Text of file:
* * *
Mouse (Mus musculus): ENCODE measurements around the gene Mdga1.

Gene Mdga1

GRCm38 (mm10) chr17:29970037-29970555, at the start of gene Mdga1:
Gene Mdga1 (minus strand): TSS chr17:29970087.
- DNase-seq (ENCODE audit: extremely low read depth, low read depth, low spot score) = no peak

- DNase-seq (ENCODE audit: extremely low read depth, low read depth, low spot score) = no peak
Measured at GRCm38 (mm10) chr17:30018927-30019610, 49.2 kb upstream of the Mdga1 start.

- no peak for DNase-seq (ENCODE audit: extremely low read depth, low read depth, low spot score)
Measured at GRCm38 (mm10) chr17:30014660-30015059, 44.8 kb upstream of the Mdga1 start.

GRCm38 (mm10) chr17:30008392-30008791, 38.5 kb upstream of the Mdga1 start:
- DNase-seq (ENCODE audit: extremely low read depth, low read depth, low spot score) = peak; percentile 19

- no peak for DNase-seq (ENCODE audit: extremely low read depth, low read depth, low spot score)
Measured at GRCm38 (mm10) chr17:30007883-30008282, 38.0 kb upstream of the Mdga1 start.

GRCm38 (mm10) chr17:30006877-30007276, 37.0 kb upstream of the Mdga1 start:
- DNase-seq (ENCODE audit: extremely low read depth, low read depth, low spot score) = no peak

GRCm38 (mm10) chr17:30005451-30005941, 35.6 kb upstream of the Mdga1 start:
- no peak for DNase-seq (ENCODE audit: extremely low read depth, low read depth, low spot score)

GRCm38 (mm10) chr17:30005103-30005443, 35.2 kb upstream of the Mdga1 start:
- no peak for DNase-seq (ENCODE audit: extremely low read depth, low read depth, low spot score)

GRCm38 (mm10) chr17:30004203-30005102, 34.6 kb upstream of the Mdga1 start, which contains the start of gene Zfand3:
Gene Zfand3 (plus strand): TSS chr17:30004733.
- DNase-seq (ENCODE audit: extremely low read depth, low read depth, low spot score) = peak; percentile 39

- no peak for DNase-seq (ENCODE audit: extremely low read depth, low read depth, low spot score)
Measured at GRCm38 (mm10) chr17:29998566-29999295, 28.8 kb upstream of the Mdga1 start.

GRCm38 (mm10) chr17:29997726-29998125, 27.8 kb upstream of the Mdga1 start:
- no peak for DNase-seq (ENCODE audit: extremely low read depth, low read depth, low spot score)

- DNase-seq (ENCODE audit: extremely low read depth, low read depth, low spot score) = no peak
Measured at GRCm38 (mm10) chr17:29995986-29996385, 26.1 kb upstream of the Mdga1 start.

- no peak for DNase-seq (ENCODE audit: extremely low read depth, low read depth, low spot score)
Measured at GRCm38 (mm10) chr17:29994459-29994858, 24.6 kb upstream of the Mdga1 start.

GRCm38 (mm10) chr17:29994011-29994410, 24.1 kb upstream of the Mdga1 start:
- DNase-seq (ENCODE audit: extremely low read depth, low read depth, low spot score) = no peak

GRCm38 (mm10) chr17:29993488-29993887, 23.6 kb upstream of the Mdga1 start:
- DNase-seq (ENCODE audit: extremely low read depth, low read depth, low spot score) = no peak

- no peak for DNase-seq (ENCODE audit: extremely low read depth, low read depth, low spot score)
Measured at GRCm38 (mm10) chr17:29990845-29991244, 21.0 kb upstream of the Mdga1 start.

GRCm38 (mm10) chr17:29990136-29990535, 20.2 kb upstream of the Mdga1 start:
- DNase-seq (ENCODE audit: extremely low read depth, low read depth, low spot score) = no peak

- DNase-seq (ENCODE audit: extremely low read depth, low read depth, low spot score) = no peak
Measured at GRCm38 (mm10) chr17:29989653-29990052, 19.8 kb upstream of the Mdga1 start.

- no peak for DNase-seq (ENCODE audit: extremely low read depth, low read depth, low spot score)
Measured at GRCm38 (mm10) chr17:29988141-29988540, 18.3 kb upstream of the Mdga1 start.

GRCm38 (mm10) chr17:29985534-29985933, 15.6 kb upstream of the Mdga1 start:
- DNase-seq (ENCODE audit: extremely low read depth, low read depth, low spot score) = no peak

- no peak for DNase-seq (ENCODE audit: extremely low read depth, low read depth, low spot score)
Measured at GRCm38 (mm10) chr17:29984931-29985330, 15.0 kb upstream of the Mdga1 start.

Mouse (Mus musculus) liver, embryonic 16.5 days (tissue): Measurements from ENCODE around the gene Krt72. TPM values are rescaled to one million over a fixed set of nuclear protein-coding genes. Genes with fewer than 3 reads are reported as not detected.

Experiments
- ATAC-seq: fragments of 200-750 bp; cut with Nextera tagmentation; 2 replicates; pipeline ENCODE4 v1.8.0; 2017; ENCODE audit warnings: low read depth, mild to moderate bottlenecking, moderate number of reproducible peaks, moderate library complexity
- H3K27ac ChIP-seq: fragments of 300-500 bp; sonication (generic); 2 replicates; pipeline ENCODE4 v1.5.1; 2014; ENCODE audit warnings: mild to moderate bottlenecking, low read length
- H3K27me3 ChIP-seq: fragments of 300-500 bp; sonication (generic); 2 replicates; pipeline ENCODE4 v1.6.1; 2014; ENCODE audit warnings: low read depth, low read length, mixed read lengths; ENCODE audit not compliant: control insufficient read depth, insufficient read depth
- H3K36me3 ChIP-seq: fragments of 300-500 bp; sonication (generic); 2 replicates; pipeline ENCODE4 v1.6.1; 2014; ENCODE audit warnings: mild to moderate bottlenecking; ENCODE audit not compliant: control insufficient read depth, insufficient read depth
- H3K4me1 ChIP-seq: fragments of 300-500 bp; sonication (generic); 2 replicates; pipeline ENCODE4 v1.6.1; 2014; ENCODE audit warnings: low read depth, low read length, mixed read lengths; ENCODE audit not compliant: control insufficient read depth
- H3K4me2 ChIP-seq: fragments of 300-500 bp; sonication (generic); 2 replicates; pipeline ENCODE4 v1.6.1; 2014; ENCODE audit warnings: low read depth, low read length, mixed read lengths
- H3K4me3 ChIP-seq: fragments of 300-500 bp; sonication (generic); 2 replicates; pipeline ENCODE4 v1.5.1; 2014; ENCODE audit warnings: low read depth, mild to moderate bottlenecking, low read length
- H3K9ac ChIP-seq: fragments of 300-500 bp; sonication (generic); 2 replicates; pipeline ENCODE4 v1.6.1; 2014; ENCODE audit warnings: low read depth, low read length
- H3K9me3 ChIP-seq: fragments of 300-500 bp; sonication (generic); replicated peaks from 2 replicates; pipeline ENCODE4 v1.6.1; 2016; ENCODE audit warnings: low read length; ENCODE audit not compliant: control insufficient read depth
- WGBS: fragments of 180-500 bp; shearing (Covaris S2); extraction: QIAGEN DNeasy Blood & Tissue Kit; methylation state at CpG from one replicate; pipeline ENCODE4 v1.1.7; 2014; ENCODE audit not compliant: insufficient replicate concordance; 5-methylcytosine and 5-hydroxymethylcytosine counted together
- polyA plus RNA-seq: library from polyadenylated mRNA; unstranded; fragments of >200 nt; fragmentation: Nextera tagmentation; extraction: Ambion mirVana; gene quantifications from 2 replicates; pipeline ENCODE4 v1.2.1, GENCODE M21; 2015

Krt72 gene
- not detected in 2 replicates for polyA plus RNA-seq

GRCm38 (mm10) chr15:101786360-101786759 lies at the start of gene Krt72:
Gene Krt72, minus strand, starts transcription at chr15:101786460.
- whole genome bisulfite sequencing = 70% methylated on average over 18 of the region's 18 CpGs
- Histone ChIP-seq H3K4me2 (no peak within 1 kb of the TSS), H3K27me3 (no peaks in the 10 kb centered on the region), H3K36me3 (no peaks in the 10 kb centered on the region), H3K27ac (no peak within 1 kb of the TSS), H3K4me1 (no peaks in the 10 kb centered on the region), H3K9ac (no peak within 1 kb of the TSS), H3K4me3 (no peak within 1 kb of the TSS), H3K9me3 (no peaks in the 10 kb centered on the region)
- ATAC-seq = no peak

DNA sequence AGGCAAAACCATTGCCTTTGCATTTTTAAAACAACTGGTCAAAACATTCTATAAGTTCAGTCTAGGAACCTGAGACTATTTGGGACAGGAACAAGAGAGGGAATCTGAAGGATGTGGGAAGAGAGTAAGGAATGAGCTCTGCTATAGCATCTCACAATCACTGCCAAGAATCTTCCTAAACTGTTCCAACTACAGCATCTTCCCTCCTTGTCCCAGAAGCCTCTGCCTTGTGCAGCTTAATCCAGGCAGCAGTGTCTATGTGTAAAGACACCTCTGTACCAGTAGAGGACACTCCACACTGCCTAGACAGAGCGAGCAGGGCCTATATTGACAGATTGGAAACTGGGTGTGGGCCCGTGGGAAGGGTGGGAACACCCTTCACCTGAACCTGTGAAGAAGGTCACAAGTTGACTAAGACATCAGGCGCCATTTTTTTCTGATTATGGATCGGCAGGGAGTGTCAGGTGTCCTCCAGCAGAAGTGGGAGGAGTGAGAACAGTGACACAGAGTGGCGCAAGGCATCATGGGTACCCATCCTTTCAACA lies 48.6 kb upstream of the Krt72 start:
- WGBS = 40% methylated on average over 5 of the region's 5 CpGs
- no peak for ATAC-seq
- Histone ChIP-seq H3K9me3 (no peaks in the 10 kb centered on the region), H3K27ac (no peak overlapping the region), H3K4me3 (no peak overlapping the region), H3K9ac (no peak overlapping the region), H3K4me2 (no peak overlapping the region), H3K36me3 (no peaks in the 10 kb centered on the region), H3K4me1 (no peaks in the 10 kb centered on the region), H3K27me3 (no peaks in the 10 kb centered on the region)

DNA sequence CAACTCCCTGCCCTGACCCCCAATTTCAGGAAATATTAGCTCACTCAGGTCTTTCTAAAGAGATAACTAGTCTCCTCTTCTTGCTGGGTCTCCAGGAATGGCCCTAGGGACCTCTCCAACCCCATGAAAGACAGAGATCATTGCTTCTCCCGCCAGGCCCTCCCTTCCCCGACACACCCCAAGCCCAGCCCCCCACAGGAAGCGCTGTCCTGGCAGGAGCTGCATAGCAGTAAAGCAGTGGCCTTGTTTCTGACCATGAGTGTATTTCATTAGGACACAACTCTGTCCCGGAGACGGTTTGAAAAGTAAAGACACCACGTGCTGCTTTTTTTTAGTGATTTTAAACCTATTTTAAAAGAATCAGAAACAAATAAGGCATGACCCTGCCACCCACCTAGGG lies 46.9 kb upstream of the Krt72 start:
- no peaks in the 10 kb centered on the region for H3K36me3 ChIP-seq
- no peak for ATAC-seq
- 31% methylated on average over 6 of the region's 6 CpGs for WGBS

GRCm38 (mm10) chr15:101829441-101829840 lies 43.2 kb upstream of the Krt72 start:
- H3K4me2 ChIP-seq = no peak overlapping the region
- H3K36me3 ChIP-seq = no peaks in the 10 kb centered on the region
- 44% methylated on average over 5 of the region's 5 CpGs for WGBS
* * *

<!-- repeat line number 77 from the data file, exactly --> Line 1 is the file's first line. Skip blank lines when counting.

- H3K36me3 ChIP-seq = no peaks in the 10 kb centered on the region